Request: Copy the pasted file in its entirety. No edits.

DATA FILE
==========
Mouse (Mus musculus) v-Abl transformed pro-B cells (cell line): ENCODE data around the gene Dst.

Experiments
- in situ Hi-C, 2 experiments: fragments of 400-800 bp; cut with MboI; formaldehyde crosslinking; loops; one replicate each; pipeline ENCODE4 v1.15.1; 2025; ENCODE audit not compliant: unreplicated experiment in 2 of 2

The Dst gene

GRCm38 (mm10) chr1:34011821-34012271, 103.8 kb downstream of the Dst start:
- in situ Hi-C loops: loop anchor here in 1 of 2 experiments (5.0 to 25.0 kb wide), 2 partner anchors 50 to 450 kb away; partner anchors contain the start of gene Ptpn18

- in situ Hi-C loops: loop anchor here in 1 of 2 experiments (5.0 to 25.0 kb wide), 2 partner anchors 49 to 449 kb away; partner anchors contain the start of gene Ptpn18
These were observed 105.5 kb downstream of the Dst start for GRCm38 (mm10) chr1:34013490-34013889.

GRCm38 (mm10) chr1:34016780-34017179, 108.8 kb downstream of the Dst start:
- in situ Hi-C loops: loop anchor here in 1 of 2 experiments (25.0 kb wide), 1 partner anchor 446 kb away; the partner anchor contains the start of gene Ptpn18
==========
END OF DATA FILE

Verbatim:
Mouse (Mus musculus) v-Abl transformed pro-B cells (cell line): ENCODE data around the gene Dst.

Experiments
- in situ Hi-C, 2 experiments: fragments of 400-800 bp; cut with MboI; formaldehyde crosslinking; loops; one replicate each; pipeline ENCODE4 v1.15.1; 2025; ENCODE audit not compliant: unreplicated experiment in 2 of 2

The Dst gene

GRCm38 (mm10) chr1:34011821-34012271, 103.8 kb downstream of the Dst start:
- in situ Hi-C loops: loop anchor here in 1 of 2 experiments (5.0 to 25.0 kb wide), 2 partner anchors 50 to 450 kb away; partner anchors contain the start of gene Ptpn18

- in situ Hi-C loops: loop anchor here in 1 of 2 experiments (5.0 to 25.0 kb wide), 2 partner anchors 49 to 449 kb away; partner anchors contain the start of gene Ptpn18
These were observed 105.5 kb downstream of the Dst start for GRCm38 (mm10) chr1:34013490-34013889.

GRCm38 (mm10) chr1:34016780-34017179, 108.8 kb downstream of the Dst start:
- in situ Hi-C loops: loop anchor here in 1 of 2 experiments (25.0 kb wide), 1 partner anchor 446 kb away; the partner anchor contains the start of gene Ptpn18